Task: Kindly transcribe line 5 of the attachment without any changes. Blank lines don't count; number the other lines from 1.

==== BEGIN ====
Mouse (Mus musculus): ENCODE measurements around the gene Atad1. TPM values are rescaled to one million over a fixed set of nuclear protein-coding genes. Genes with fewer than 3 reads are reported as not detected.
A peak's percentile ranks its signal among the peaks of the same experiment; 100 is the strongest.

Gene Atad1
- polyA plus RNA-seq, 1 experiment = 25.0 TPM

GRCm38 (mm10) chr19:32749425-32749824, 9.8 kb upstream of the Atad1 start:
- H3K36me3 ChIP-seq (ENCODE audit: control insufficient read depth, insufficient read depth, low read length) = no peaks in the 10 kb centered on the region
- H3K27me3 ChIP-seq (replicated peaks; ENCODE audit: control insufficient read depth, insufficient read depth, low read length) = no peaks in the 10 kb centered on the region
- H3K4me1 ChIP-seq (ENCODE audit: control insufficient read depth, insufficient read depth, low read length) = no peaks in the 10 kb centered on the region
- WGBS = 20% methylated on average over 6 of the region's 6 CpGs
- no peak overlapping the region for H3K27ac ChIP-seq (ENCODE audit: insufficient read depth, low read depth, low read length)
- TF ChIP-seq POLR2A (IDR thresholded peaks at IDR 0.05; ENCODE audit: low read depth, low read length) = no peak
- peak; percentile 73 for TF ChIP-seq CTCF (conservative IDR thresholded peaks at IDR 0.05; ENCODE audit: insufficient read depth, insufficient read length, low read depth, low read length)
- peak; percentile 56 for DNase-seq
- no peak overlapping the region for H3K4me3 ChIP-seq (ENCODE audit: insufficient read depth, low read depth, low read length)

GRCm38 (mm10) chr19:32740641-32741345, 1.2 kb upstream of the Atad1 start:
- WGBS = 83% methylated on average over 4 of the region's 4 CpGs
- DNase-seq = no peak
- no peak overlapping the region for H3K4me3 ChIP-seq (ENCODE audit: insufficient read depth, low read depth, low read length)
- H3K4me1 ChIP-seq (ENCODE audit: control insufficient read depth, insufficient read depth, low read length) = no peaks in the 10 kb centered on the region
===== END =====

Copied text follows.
GRCm38 (mm10) chr19:32749425-32749824, 9.8 kb upstream of the Atad1 start: